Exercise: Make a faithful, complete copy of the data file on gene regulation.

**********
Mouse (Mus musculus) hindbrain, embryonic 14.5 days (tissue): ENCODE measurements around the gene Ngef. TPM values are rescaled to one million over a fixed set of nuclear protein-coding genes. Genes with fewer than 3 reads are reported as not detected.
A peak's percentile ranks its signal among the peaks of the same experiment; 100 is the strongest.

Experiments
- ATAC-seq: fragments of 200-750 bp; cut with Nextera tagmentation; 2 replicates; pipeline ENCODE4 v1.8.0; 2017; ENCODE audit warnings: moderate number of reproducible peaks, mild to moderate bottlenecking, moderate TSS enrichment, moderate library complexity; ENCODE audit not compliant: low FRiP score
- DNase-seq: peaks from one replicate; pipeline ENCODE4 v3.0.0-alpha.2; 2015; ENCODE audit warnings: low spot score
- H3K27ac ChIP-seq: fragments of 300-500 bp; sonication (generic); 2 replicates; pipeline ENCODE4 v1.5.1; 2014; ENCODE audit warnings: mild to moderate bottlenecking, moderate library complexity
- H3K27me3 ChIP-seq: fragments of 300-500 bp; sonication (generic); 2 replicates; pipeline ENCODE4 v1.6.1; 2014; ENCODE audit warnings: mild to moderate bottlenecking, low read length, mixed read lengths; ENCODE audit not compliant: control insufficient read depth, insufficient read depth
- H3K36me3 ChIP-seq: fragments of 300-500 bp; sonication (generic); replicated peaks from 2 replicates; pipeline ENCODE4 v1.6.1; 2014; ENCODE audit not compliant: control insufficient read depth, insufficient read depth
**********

Mouse (Mus musculus) hindbrain, embryonic 14.5 days (tissue): ENCODE measurements around the gene Ngef. TPM values are rescaled to one million over a fixed set of nuclear protein-coding genes. Genes with fewer than 3 reads are reported as not detected.
A peak's percentile ranks its signal among the peaks of the same experiment; 100 is the strongest.

Experiments
- ATAC-seq: fragments of 200-750 bp; cut with Nextera tagmentation; 2 replicates; pipeline ENCODE4 v1.8.0; 2017; ENCODE audit warnings: moderate number of reproducible peaks, mild to moderate bottlenecking, moderate TSS enrichment, moderate library complexity; ENCODE audit not compliant: low FRiP score
- DNase-seq: peaks from one replicate; pipeline ENCODE4 v3.0.0-alpha.2; 2015; ENCODE audit warnings: low spot score
- H3K27ac ChIP-seq: fragments of 300-500 bp; sonication (generic); 2 replicates; pipeline ENCODE4 v1.5.1; 2014; ENCODE audit warnings: mild to moderate bottlenecking, moderate library complexity
- H3K27me3 ChIP-seq: fragments of 300-500 bp; sonication (generic); 2 replicates; pipeline ENCODE4 v1.6.1; 2014; ENCODE audit warnings: mild to moderate bottlenecking, low read length, mixed read lengths; ENCODE audit not compliant: control insufficient read depth, insufficient read depth
- H3K36me3 ChIP-seq: fragments of 300-500 bp; sonication (generic); replicated peaks from 2 replicates; pipeline ENCODE4 v1.6.1; 2014; ENCODE audit not compliant: control insufficient read depth, insufficient read depth